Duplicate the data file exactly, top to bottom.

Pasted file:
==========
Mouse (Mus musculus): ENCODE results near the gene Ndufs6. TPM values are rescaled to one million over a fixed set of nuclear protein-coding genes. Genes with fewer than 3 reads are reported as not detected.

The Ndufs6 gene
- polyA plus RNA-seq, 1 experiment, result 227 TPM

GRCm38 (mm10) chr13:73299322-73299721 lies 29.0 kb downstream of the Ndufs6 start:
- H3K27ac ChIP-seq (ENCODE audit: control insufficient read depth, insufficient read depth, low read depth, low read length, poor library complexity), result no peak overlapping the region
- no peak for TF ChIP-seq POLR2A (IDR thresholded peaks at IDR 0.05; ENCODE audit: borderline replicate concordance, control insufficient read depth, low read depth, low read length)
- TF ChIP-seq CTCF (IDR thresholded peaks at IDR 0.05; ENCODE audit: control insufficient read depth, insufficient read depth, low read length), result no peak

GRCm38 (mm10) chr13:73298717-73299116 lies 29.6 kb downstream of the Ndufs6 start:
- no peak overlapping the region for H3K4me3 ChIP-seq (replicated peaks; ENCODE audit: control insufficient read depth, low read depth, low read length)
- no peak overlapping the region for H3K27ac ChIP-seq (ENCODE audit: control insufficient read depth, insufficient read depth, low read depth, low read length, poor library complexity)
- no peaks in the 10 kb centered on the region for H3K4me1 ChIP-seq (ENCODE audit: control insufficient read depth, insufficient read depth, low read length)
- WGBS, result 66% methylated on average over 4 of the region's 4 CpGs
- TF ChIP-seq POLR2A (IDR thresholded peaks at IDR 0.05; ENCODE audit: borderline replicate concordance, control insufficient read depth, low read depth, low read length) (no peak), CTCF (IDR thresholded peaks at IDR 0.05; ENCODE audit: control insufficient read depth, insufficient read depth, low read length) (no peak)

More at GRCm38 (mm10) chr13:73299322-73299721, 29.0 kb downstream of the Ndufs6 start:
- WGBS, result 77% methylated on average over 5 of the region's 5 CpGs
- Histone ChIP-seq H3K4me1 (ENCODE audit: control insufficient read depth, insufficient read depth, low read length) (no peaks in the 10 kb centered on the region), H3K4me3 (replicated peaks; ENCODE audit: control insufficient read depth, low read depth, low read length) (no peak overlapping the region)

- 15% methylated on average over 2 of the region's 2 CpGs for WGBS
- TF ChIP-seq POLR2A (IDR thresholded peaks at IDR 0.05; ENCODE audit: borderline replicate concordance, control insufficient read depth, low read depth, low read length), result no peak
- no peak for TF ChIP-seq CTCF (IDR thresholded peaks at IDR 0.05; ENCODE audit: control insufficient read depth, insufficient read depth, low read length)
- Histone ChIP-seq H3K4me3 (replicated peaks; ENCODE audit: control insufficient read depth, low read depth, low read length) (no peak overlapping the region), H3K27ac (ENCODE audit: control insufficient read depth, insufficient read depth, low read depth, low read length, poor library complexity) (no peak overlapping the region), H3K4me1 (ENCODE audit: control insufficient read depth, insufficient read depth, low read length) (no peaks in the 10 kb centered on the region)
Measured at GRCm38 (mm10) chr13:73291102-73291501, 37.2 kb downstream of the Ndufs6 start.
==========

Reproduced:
Mouse (Mus musculus): ENCODE results near the gene Ndufs6. TPM values are rescaled to one million over a fixed set of nuclear protein-coding genes. Genes with fewer than 3 reads are reported as not detected.

The Ndufs6 gene
- polyA plus RNA-seq, 1 experiment, result 227 TPM

GRCm38 (mm10) chr13:73299322-73299721 lies 29.0 kb downstream of the Ndufs6 start:
- H3K27ac ChIP-seq (ENCODE audit: control insufficient read depth, insufficient read depth, low read depth, low read length, poor library complexity), result no peak overlapping the region
- no peak for TF ChIP-seq POLR2A (IDR thresholded peaks at IDR 0.05; ENCODE audit: borderline replicate concordance, control insufficient read depth, low read depth, low read length)
- TF ChIP-seq CTCF (IDR thresholded peaks at IDR 0.05; ENCODE audit: control insufficient read depth, insufficient read depth, low read length), result no peak

GRCm38 (mm10) chr13:73298717-73299116 lies 29.6 kb downstream of the Ndufs6 start:
- no peak overlapping the region for H3K4me3 ChIP-seq (replicated peaks; ENCODE audit: control insufficient read depth, low read depth, low read length)
- no peak overlapping the region for H3K27ac ChIP-seq (ENCODE audit: control insufficient read depth, insufficient read depth, low read depth, low read length, poor library complexity)
- no peaks in the 10 kb centered on the region for H3K4me1 ChIP-seq (ENCODE audit: control insufficient read depth, insufficient read depth, low read length)
- WGBS, result 66% methylated on average over 4 of the region's 4 CpGs
- TF ChIP-seq POLR2A (IDR thresholded peaks at IDR 0.05; ENCODE audit: borderline replicate concordance, control insufficient read depth, low read depth, low read length) (no peak), CTCF (IDR thresholded peaks at IDR 0.05; ENCODE audit: control insufficient read depth, insufficient read depth, low read length) (no peak)

More at GRCm38 (mm10) chr13:73299322-73299721, 29.0 kb downstream of the Ndufs6 start:
- WGBS, result 77% methylated on average over 5 of the region's 5 CpGs
- Histone ChIP-seq H3K4me1 (ENCODE audit: control insufficient read depth, insufficient read depth, low read length) (no peaks in the 10 kb centered on the region), H3K4me3 (replicated peaks; ENCODE audit: control insufficient read depth, low read depth, low read length) (no peak overlapping the region)

- 15% methylated on average over 2 of the region's 2 CpGs for WGBS
- TF ChIP-seq POLR2A (IDR thresholded peaks at IDR 0.05; ENCODE audit: borderline replicate concordance, control insufficient read depth, low read depth, low read length), result no peak
- no peak for TF ChIP-seq CTCF (IDR thresholded peaks at IDR 0.05; ENCODE audit: control insufficient read depth, insufficient read depth, low read length)
- Histone ChIP-seq H3K4me3 (replicated peaks; ENCODE audit: control insufficient read depth, low read depth, low read length) (no peak overlapping the region), H3K27ac (ENCODE audit: control insufficient read depth, insufficient read depth, low read depth, low read length, poor library complexity) (no peak overlapping the region), H3K4me1 (ENCODE audit: control insufficient read depth, insufficient read depth, low read length) (no peaks in the 10 kb centered on the region)
Measured at GRCm38 (mm10) chr13:73291102-73291501, 37.2 kb downstream of the Ndufs6 start.